Carrier Transicold’s new XtendFRESH™ container atmosphere control system uses innovative technologies to help maintain the quality of shipped produce, while extending shipping distances to enable growers reach new customers. Carrier Transicold helps improve global transport and shipping temperature control with a complete line of equipment for refrigerated trucks, trailers and containers, and is a part of UTC Climate, Controls & Security, a unit of United Technologies Corp. (NYSE: UTX).
Considering its many benefits, the XtendFRESH system is designed to be more affordable than Carrier’s prior atmosphere control solutions and relatively easy to install on existing equipment.
“The XtendFRESH system will expand opportunities for the global trade of perishable commodities,” said David Appel, president, Carrier Transicold. “It will enable Carrier Transicold’s shipping line customers to help exporters extend their reach into new markets.”
The XtendFRESH system actively controls oxygen (O2) and carbon dioxide (CO2) levels and removes ethylene, a hormone given off by ripening produce that will accelerate ripening if left unchecked. O2 and CO2 levels can be independently set at levels that produce optimum results for a given commodity. The system’s ability to remove ethylene, while managing O2 and CO2, is key to its performance and distinguishes it from other products for container atmosphere control.
Speaking at the Cool Logistics Global conference held in Rotterdam, Netherlands today, Kartik Kumar, director, Marketing & Strategic Planning, Global Container Refrigeration, Carrier Transicold, said, “By helping prevent premature ripening, the XtendFRESH system will aid in maintaining optimum quality of delivered produce, which can also result in less spoilage per shipment.”
By slowing ripening, XtendFRESH significantly lengthens the amount of time produce can spend in refrigerated transit – by more than double in some cases. For example, bananas can be shipped for up to eight weeks rather than four, and beans for up to four weeks rather 10 days.
“The XtendFRESH system will give the shipping industry a new, more economical way to implement container atmosphere control and, in turn, grow market opportunities,” Kumar said.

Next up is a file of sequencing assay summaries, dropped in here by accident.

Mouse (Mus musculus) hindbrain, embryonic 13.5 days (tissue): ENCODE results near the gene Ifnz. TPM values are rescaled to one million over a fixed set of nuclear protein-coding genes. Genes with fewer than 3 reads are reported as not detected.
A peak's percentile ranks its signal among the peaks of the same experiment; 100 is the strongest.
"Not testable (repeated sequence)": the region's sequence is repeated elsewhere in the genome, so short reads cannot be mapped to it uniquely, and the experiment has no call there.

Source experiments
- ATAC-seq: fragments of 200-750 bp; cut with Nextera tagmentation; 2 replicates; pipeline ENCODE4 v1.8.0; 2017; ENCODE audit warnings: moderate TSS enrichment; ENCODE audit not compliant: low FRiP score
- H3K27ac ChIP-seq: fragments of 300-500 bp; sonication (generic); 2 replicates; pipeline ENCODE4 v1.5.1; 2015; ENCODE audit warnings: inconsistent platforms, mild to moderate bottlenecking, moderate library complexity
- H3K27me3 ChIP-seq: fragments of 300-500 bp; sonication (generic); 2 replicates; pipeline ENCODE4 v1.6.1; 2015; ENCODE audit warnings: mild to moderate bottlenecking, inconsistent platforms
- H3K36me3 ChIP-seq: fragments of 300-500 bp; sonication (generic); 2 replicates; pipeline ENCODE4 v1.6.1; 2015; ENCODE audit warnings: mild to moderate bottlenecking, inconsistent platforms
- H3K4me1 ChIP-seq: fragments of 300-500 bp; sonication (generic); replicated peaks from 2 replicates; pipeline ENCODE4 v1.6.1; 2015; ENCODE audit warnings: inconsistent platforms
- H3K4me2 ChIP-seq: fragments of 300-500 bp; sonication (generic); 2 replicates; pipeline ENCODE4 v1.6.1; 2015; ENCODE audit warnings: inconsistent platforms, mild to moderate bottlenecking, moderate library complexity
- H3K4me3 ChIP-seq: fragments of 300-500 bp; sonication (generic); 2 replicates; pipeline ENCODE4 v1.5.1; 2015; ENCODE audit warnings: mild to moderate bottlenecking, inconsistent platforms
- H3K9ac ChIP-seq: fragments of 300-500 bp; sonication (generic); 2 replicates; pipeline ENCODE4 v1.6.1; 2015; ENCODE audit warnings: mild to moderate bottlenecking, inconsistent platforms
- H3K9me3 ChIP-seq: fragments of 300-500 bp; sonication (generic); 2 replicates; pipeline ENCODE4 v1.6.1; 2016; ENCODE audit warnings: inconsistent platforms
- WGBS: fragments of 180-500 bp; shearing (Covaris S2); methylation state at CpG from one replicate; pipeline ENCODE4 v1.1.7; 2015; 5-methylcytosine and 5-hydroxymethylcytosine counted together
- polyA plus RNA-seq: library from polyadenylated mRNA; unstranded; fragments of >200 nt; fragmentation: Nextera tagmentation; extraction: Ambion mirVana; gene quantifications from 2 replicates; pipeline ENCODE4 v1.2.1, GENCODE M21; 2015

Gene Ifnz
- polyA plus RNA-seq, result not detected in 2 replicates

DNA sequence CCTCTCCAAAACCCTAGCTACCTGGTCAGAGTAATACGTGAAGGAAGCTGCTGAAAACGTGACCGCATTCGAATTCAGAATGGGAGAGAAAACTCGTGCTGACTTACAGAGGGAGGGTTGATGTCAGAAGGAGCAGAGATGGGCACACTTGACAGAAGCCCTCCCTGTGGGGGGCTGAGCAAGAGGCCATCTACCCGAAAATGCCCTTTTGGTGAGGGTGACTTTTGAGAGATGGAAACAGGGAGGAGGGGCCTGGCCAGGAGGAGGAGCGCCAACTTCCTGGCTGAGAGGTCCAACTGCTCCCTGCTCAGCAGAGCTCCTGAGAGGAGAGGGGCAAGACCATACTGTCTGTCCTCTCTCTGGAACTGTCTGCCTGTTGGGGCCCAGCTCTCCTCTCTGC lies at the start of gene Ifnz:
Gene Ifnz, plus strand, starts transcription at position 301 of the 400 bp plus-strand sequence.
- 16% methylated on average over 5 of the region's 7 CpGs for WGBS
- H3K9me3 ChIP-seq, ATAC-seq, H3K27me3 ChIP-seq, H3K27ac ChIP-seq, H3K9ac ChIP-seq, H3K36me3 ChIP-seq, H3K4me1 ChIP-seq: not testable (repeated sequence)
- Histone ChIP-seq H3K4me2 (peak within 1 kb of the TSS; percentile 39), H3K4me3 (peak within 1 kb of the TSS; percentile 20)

The innovative XtendFRESH system has a patented self-regenerating activated carbon scrubber assembly that removes ethylene and CO2 created by the ripening processes occurring inside the container. As O2 is consumed by ripening produce, automated, on-demand fresh-air ventilation helps maintain the optimum O2 level for the specific cargo inside. No other product integral to the container actively manages CO2 and O2 and removes ethylene.
“We’re enthusiastic about the prospects of the XtendFRESH system for our banana operations,” said Juan Carlos Hernandez, Global Equipment and M&R Manager, Chiquita Brands International, Inc., which worked with Carrier in demonstration projects and sea trials. “The XtendFRESH system is a practical, complete controlled-atmosphere alternative for refrigerated containers that has shown potential for maintaining improved produce quality in long-duration shipments.”
O2, will typically be managed to a range of between 3 to 21 percent, and CO2, will typically be managed within a range of zero to 19 percent.
Modular by design, the XtendFRESH system can be easily added to existing Carrier container refrigeration units equipped with the Micro-Link® 3 (ML3) controller. Key components include the scrubber assembly, a ventilation panel with integral blower, control software and sensors for monitoring O2 and CO2. Adding a humidity sensor provides additional atmosphere control, enabling humidity to be reduced to as low as 50 percent, as needed for cargo protection.
The XtendFRESH system will be available as an option with new equipment purchases, and a special XtendFRESH provision will also be available for new units, making it easier to upgrade them with the XtendFRESH system at a later date.
The XtendFRESH system is currently completing trials and Carrier Transicold anticipates availability later this year.